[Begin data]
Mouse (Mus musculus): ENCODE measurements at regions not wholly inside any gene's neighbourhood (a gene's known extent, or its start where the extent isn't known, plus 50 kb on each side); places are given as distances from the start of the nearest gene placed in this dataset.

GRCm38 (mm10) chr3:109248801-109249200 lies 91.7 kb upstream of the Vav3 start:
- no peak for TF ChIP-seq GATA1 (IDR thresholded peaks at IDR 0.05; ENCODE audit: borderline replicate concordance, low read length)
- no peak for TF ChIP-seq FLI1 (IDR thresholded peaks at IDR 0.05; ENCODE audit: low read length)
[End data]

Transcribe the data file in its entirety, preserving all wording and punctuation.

Mouse (Mus musculus): ENCODE measurements at regions not wholly inside any gene's neighbourhood (a gene's known extent, or its start where the extent isn't known, plus 50 kb on each side); places are given as distances from the start of the nearest gene placed in this dataset.

GRCm38 (mm10) chr3:109248801-109249200 lies 91.7 kb upstream of the Vav3 start:
- no peak for TF ChIP-seq GATA1 (IDR thresholded peaks at IDR 0.05; ENCODE audit: borderline replicate concordance, low read length)
- no peak for TF ChIP-seq FLI1 (IDR thresholded peaks at IDR 0.05; ENCODE audit: low read length)